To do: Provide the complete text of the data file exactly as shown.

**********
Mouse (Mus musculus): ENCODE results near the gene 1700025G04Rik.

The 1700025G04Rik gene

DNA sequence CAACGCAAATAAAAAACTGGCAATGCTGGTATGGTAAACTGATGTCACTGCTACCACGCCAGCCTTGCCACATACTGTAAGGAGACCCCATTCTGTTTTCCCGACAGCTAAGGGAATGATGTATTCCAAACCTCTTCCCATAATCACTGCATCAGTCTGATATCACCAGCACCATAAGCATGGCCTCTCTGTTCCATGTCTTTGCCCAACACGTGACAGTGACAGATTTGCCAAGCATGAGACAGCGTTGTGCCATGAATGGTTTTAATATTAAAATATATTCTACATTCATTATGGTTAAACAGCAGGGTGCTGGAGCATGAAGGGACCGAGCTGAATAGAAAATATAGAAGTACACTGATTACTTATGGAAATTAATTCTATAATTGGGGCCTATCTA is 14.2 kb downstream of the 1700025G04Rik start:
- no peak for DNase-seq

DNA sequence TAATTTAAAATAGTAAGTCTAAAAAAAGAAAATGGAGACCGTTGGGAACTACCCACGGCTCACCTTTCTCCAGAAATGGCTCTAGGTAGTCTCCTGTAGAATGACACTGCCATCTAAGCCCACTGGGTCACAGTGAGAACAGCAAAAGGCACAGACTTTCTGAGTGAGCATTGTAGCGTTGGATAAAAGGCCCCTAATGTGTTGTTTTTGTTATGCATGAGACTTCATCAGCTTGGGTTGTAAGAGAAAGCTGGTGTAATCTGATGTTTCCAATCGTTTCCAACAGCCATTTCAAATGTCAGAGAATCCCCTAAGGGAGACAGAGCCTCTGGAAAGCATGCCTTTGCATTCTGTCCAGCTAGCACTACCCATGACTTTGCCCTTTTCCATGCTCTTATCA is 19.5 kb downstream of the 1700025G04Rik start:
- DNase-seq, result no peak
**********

Mouse (Mus musculus): ENCODE results near the gene 1700025G04Rik.

The 1700025G04Rik gene

DNA sequence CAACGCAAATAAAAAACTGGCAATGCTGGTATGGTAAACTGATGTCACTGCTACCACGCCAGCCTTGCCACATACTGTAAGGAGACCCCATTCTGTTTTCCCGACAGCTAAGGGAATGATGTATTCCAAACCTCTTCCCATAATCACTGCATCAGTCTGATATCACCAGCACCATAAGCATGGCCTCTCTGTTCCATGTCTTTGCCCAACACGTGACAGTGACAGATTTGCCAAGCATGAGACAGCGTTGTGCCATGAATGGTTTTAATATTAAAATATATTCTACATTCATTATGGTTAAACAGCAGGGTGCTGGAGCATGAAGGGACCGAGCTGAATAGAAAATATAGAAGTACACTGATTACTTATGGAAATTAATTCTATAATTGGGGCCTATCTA is 14.2 kb downstream of the 1700025G04Rik start:
- no peak for DNase-seq

DNA sequence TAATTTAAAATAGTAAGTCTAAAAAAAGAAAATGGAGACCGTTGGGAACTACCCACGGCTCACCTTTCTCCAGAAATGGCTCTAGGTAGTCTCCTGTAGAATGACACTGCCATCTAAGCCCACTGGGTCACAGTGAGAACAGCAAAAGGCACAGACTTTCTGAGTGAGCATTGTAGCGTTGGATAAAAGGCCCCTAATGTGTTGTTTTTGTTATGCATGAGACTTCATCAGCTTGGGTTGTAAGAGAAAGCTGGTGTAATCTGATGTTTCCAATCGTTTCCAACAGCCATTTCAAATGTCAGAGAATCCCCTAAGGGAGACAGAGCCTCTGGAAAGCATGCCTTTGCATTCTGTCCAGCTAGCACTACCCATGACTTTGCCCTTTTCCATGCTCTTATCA is 19.5 kb downstream of the 1700025G04Rik start:
- DNase-seq, result no peak